This is Hazelton’s story in her own words. It has been condensed and lightly edited for clarity:
The day of the leak I was driving to work with my windows open. It was a warm day and I had my daughter in the back seat. As we pulled up to the railroad tracks, I saw some commotion and realized that the railroad bar was down but not blinking. Living in a town with a refinery, you get used to trains coming in and out and know how to go around them, but this was different.
All of a sudden, a guy in a vest came out of nowhere next to the creek and he just said, “You have to get away from here.”
So we left. When I got to my job, my wife called me and said that she got a notification from the school to come pick up the kids.
At the time, I was working at the water utility. As we watched the news, they started talking about a chemical called vinyl chloride. My boss, who was an engineer, immediately told me not to go home. They said that it could cause cancer and have long term effects on our health.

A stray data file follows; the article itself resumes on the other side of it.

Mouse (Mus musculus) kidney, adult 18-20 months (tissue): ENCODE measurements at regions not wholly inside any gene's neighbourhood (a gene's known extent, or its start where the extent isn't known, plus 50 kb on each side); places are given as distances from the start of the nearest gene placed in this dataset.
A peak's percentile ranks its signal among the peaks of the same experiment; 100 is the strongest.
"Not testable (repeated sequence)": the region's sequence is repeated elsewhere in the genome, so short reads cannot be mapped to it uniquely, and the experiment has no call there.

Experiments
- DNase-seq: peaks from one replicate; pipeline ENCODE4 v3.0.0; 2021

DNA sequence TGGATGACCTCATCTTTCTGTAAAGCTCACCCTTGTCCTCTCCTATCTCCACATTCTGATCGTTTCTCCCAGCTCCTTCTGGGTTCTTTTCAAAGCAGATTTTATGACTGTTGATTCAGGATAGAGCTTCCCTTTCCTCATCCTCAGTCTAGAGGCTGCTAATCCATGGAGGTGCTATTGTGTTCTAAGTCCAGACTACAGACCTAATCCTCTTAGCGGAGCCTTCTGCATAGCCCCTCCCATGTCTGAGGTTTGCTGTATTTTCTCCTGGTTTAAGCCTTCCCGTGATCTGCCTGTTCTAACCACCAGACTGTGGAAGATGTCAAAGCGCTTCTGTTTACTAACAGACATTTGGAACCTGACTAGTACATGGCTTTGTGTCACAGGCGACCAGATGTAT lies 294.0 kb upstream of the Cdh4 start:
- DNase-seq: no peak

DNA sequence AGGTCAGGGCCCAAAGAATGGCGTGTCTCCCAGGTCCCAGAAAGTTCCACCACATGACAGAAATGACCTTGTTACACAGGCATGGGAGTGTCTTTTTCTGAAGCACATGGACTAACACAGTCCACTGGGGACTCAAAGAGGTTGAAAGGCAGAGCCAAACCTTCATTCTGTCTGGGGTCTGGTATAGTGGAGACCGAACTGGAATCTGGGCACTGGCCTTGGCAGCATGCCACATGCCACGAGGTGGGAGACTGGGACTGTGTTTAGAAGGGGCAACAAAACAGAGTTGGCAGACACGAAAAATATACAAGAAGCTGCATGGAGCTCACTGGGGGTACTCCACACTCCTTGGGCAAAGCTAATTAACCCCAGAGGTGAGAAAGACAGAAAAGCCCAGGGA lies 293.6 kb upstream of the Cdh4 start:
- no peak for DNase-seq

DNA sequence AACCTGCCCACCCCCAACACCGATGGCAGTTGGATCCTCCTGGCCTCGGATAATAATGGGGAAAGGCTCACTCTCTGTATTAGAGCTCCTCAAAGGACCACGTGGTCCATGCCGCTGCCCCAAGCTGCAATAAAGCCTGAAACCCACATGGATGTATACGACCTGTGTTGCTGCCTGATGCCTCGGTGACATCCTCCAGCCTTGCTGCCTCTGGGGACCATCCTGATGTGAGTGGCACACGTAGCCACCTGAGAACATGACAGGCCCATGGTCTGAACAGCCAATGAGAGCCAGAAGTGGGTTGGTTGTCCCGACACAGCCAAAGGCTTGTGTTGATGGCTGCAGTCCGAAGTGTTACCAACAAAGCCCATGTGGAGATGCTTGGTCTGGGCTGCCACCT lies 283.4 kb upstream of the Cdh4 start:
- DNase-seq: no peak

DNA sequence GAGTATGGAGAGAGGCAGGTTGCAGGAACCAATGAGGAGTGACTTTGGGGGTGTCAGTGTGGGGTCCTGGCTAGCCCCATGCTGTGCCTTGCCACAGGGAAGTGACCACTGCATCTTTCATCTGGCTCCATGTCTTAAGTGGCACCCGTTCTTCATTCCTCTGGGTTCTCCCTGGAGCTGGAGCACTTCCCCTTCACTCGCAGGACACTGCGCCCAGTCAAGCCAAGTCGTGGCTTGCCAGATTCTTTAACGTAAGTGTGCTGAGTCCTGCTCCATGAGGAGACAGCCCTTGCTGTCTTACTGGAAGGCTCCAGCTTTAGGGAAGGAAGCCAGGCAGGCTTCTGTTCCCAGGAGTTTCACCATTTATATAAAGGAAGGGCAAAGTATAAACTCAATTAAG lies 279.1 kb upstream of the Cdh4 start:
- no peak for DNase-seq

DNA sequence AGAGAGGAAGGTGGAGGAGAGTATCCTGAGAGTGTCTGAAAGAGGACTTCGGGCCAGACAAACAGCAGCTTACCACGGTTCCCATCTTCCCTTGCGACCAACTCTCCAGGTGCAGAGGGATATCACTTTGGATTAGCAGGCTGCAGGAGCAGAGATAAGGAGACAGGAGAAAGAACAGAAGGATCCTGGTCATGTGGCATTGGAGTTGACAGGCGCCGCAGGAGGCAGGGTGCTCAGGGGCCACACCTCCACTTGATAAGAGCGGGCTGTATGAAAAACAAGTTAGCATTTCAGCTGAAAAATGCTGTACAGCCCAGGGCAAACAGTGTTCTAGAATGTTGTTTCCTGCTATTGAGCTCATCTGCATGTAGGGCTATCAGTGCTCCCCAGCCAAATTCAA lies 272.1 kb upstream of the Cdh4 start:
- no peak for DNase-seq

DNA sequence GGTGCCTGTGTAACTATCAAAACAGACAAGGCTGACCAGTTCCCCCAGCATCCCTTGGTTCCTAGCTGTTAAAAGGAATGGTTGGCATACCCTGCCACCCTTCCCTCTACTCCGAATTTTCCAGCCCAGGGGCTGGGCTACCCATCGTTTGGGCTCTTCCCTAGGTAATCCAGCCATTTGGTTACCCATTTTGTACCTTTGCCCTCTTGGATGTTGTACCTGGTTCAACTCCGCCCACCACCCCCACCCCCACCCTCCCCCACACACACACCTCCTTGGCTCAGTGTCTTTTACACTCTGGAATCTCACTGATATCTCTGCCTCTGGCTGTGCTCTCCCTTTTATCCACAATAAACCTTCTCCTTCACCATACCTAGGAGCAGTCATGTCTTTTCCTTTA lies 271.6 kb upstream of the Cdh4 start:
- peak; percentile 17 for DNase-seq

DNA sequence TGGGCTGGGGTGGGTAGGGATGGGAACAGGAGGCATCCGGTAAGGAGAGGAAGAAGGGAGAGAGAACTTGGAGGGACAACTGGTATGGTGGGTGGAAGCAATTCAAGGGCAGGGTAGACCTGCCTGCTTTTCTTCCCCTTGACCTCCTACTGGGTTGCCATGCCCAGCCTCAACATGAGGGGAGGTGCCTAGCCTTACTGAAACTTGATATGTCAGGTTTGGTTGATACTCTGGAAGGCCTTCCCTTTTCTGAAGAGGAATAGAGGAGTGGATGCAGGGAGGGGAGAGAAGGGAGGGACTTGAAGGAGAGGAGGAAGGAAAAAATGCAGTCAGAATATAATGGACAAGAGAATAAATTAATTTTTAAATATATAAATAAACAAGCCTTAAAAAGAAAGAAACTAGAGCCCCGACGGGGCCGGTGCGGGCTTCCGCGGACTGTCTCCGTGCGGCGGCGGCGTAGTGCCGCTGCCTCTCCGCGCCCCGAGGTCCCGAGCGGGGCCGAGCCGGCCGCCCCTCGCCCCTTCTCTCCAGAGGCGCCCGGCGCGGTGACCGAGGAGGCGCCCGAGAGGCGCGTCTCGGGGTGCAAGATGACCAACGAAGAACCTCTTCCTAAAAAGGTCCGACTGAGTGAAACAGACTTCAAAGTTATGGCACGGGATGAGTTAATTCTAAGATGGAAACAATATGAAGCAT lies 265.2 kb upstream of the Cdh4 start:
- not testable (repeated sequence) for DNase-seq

When my wife went to get my kids from school everyone was in a state of panic. We had never been evacuated before, and there was lots of conflicting information about where the evacuation zones were.
But this was airborne. Why would one block away need to leave but the one next to it was fine?
It was a sweet smell. There was a fog everywhere and you started to get this taste in your mouth. It’s hard to describe, but it was chemical. It was confusing because it smelled sweet but tasted bitter. Even the density of the air felt off, it almost felt heavier.
It was scary to evacuate. As a mother, I wanted to grab my children and run away. It’s a helpless out of control feeling. Can I bathe my children in the water? Can I go home? Will my animals die? Is it in my food?